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fold

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fold


  8  definitions  found 
 
  From  Webster's  Revised  Unabridged  Dictionary  (1913)  [web1913]: 
 
  Fold  \Fold\,  v.  t.  [imp.  &  p.  p.  {Folded};  p.  pr  &  vb  n. 
  {Folding}.]  [OE.  folden,  falden,  AS  fealdan  akin  to  OHG. 
  faltan,  faldan,  G.  falten,  Icel.  falda,  Dan.  folde,  Sw 
  f[*a]lla,  Goth.  fal?an,  cf  Gr.?  twofold,  Skr.  pu?a  a  fold. 
  Cf  {Fauteuil}.] 
  1.  To  lap  or  lay  in  plaits  or  folds;  to  lay  one  part  over 
  another  part  of  to  double;  as  to  fold  cloth;  to  fold  a 
  letter. 
 
  As  a  vesture  shalt  thou  fold  them  up  --Heb.  i.  12. 
 
  2.  To  double  or  lay  together,  as  the  arms  or  the  hands;  as 
  he  folds  his  arms  in  despair. 
 
  3.  To  inclose  within  folds  or  plaitings;  to  envelop;  to 
  infold;  to  clasp;  to  embrace. 
 
  A  face  folded  in  sorrow.  --J.  Webster. 
 
  We  will  descend  and  fold  him  in  our  arms.  --Shak. 
 
  4.  To  cover  or  wrap  up  to  conceal. 
 
  Nor  fold  my  fault  in  cleanly  coined  excuses.  --Shak. 
 
  From  Webster's  Revised  Unabridged  Dictionary  (1913)  [web1913]: 
 
  Fold  \Fold\,  v.  i. 
  To  become  folded,  plaited,  or  doubled;  to  close  over  another 
  of  the  same  kind  to  double  together;  as  the  leaves  of  the 
  door  fold.  --1  Kings  vi  34. 
 
  From  Webster's  Revised  Unabridged  Dictionary  (1913)  [web1913]: 
 
  Fold  \Fold\,  v.  t. 
  To  confine  in  a  fold,  as  sheep. 
 
  From  Webster's  Revised  Unabridged  Dictionary  (1913)  [web1913]: 
 
  Fold  \Fold\,  n.  [From  {Fold},  v.  In  sense  2  AS  -feald,  akin  to 
  fealdan  to  fold.] 
  1.  A  doubling,esp.  of  any  flexible  substance;  a  part  laid 
  over  on  another  part  a  plait;  a  plication. 
 
  Mummies  .  .  .  shrouded  in  a  number  of  folds  of 
  linen.  --Bacon. 
 
  Folds  are  most  common  in  the  rocks  of  mountainous 
  regions.  --J.  D.  Dana. 
 
  2.  Times  or  repetitions;  --  used  with  numerals,  chiefly  in 
  composition,  to  denote  multiplication  or  increase  in  a 
  geometrical  ratio,  the  doubling,  tripling,  etc.,  of 
  anything  as  fourfold,  four  times,  increased  in  a 
  quadruple  ratio,  multiplied  by  four 
 
  3.  That  which  is  folded  together,  or  which  infolds  or 
  envelops;  embrace. 
 
  Shall  from  your  neck  unloose  his  amorous  fold. 
  --Shak. 
 
  {Fold  net},  a  kind  of  net  used  in  catching  birds. 
 
  From  Webster's  Revised  Unabridged  Dictionary  (1913)  [web1913]: 
 
  Fold  \Fold\,  v.  i. 
  To  confine  sheep  in  a  fold.  [R.] 
 
  The  star  that  bids  the  shepherd  fold.  --Milton. 
 
  From  Webster's  Revised  Unabridged  Dictionary  (1913)  [web1913]: 
 
  Fold  \Fold\,  n.  [OE.  fald,  fold,  AS  fald,  falod.] 
  1.  An  inclosure  for  sheep;  a  sheep  pen. 
 
  Leaps  o'er  the  fence  with  ease  into  the  fold.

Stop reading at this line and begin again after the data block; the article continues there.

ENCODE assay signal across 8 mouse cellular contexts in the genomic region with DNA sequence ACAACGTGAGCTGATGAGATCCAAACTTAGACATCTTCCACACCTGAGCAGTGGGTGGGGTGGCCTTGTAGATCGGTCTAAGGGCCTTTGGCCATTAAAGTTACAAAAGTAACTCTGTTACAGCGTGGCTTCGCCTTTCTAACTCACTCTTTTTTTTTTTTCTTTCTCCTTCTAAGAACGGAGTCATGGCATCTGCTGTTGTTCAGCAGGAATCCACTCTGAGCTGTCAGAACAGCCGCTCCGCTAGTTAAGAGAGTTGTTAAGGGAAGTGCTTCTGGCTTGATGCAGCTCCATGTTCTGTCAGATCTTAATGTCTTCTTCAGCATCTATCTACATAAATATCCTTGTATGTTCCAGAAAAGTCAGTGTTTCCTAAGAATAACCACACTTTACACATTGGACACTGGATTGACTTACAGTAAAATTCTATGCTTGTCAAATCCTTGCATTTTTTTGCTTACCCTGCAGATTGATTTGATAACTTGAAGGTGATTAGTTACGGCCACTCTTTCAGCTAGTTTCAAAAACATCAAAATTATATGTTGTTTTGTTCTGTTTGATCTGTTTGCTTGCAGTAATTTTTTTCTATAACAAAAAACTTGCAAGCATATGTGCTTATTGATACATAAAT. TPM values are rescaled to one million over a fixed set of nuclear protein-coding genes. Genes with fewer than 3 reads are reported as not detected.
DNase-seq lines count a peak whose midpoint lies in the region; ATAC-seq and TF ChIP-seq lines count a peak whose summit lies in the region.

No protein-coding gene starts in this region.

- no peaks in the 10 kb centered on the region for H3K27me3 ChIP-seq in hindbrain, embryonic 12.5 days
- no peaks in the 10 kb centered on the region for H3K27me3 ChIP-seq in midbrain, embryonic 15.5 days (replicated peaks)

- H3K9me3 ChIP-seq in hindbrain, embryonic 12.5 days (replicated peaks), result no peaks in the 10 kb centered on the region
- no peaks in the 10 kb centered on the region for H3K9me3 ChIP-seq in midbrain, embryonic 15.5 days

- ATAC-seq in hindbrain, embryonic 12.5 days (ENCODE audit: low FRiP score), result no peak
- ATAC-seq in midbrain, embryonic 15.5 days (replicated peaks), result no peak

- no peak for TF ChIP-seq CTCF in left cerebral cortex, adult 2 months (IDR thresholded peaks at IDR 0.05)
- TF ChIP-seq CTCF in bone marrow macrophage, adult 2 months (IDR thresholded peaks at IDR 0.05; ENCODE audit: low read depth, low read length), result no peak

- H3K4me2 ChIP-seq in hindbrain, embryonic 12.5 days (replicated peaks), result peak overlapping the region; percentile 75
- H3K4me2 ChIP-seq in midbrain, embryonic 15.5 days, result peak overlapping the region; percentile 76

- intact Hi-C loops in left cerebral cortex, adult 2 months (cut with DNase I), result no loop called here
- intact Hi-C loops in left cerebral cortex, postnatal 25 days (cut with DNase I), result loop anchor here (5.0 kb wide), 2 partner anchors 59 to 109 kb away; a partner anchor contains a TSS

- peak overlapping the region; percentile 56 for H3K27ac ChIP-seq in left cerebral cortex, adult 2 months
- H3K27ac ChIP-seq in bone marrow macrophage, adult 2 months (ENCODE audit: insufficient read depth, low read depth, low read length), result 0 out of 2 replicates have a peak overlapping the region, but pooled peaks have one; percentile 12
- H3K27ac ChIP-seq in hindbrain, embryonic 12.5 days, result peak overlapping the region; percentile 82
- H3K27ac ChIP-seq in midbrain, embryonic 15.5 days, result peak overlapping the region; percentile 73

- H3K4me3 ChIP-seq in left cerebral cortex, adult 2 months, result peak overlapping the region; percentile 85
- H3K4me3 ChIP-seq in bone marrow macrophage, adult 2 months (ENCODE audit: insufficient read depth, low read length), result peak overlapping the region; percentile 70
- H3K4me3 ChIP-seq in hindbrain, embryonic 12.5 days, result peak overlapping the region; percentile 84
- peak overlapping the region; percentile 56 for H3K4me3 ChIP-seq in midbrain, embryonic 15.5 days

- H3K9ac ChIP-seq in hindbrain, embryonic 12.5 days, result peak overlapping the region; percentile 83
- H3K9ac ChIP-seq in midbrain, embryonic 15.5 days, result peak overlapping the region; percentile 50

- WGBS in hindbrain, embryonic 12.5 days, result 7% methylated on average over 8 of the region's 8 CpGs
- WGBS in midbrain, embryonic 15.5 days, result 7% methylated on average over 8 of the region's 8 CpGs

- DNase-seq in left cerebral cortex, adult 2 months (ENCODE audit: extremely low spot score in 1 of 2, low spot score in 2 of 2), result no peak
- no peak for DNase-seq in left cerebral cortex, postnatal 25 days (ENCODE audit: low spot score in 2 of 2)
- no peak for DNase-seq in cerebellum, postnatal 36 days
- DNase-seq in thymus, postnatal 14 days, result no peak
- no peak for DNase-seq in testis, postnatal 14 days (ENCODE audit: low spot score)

--Milton. 
 
  2.  A  flock  of  sheep;  figuratively,  the  Church  or  a  church; 
  as  Christ's  fold. 
 
  There  shall  be  one  fold  and  one  shepherd.  --John  x. 
  16. 
 
  The  very  whitest  lamb  in  all  my  fold.  --Tennyson. 
 
  3.  A  boundary;  a  limit.  [Obs.]  --Creech. 
 
  {Fold  yard},  an  inclosure  for  sheep  or  cattle. 
 
  From  WordNet  r  1.6  [wn]: 
 
  fold 
  adj  :  (used  in  combination)  multiplied  by  a  specified  number; 
  "`fold'  is  a  combing  form  in  expressions  like  `a 
  fiftyfold  increase'" 
  n  1:  an  angular  shape  made  by  folding  [syn:  {crease},  {plication}, 
  {flexure},  {crimp},  {bend}] 
  2:  a  group  of  people  who  adhere  to  a  common  faith  and 
  habitually  attend  a  given  church  [syn:  {congregation},  {faithful}] 
  3:  a  folded  part  (as  a  fold  of  skin  or  muscle)  [syn:  {plica}] 
  4:  a  pen  for  sheep  [syn:  {sheepfold},  {sheep  pen},  {sheepcote}] 
  5:  the  act  of  folding;  "he  gave  the  napkins  a  double  fold" 
  [syn:  {folding}] 
  v  1:  bend  or  lay  so  that  one  part  covers  the  other  "fold  up  the 
  newspaper"  [syn:  {fold  up},  {turn  up}]  [ant:  {unfold}] 
  2:  intertwine;  "fold  one's  hands,  arms,  or  legs" 
  3:  incorporate  a  food  ingredient  into  a  mixture  by  repeated 
  overturnings  without  stirring  or  beating;  "Fold  the  egg 
  whites  into  the  batter" 
  4:  cease  to  operate  or  cause  to  cease  operating;  "The  owners 
  decided  to  move  and  to  close  the  factory";  "My  business 
  closes  every  night  at  8  P.M.  [syn:  {close},  {shut  down},  {close 
  down}]  [ant:  {open}] 
  5:  confine  in  a  fold,  like  sheep  [syn:  {pen  up}] 
  6:  become  folded;  "The  bed  folds  in  a  jiffy"  [syn:  {fold  up}] 
 
  From  Easton's  1897  Bible  Dictionary  [easton]: 
 
  Fold 
  an  enclosure  for  flocks  to  rest  together  (Isa.  13:20). 
  Sheep-folds  are  mentioned  Num.  32:16,  24,  36;  2  Sam.  7:8;  Zeph. 
  2:6;  John  10:1,  etc  It  was  prophesied  of  the  cities  of  Ammon 
  (Ezek.  25:5),  Aroer  (Isa.  17:2),  and  Judaea,  that  they  would  be 
  folds  or  couching-places  for  flocks.  "Among  the  pots,"  of  the 
  Authorized  Version  (Ps.  68:13),  is  rightly  in  the  Revised 
  Version,  "among  the  sheepfolds." 
 




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